Malcolm took as her subject the popular non-fiction writer Joe McGinniss; McGinniss had become a best-selling author with his 1969 work The Selling of the President 1968. After McGinniss interviewed the accused murderer Jeffrey MacDonald, MacDonald proposed that McGinniss write a book of his story and asked for a share of the revenue from the book as a way to fund his legal battle.[5] McGinniss agreed. Having received a sizable advance payment for the true crime project that would become Fatal Vision,[6] McGinniss struck up a close friendship with MacDonald. Later, to assuage the uneasiness of other members at the defense table, lead counsel Bernard Segal had McGinniss sign a contract under terms that McGinniss would not divulge defense strategy to outsiders and would put a positive spin on MacDonald's story.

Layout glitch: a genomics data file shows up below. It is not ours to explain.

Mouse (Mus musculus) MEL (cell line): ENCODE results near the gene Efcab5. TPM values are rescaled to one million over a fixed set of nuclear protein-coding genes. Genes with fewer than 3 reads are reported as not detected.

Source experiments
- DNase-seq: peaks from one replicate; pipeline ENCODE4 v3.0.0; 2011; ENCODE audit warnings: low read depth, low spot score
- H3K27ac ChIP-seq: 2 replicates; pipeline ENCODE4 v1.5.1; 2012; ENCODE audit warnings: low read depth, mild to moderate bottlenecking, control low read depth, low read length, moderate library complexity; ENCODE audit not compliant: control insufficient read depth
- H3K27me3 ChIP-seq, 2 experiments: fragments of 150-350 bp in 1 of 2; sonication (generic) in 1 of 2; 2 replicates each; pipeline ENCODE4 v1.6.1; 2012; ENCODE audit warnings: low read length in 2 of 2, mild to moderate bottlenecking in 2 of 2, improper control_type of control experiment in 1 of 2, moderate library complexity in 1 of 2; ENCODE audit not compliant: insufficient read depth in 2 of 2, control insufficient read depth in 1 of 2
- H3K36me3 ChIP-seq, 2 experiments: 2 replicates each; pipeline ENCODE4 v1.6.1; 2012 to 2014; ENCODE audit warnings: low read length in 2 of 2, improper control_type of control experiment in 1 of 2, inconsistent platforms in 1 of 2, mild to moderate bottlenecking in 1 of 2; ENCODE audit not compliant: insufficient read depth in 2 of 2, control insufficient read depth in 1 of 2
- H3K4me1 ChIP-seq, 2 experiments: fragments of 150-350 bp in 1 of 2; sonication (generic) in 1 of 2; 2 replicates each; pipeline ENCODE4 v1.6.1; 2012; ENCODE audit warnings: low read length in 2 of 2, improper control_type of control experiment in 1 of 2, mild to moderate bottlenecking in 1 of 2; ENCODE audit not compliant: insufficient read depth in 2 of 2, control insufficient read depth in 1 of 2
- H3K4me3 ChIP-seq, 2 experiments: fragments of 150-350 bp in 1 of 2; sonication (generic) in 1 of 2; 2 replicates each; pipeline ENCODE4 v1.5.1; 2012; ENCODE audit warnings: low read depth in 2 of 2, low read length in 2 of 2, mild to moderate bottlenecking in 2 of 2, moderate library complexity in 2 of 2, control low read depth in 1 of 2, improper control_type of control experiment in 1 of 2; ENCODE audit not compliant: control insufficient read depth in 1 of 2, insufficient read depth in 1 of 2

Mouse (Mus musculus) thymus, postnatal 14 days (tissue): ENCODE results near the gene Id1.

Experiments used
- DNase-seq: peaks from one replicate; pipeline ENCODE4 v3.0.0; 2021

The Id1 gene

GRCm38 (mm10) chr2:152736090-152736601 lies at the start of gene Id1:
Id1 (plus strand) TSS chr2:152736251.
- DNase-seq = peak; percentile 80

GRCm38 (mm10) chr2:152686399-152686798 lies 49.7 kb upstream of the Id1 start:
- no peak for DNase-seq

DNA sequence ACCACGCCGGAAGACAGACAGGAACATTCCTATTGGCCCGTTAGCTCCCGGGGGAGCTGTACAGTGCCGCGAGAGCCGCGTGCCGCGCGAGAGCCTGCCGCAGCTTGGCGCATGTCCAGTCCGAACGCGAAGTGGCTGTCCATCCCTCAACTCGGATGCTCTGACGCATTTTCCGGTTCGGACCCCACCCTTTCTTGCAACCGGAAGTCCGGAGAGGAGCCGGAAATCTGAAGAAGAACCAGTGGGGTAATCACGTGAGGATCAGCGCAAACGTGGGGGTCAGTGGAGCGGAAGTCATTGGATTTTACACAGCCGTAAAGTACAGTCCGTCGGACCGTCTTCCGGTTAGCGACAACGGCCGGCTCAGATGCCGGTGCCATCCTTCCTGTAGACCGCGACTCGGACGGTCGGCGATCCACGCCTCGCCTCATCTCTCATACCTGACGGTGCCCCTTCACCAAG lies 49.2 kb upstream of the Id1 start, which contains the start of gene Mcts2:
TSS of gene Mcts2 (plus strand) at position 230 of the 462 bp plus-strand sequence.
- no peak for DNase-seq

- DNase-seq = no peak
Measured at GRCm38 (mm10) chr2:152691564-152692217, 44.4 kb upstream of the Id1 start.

MacDonald, an Army physician, had been charged with the 1970 murders of his 26-year-old pregnant wife Collette and their two young daughters.[7] McGinniss secured MacDonald's cooperation in turning his story into a book: the journalist would report from both the court room and MacDonald's side. McGinniss shared housing with his book's subject, exercised with him, and sat beside him at the defense table during his trial.[8] As Malcolm writes in her book, "They clothed their complicated business together in the mantle of friendship—in this case, friendship of a particularly American cast, whose emblems of intimacy are watching sports on television, drinking beer, running, and classifying women according to their looks."[9] Within a month of MacDonald's conviction, McGinniss began a series of letters. Malcolm quotes McGinniss's expressions of sympathy—"any fool can recognize within five minutes that you did not receive a fair was utter madness"—as well as his tacit assurances that the book would help win his release: "it's a hell of a thing—spend the summer making a new friend and the bastards come and lock him up. But not for long, Jeffrey—not for long."[10]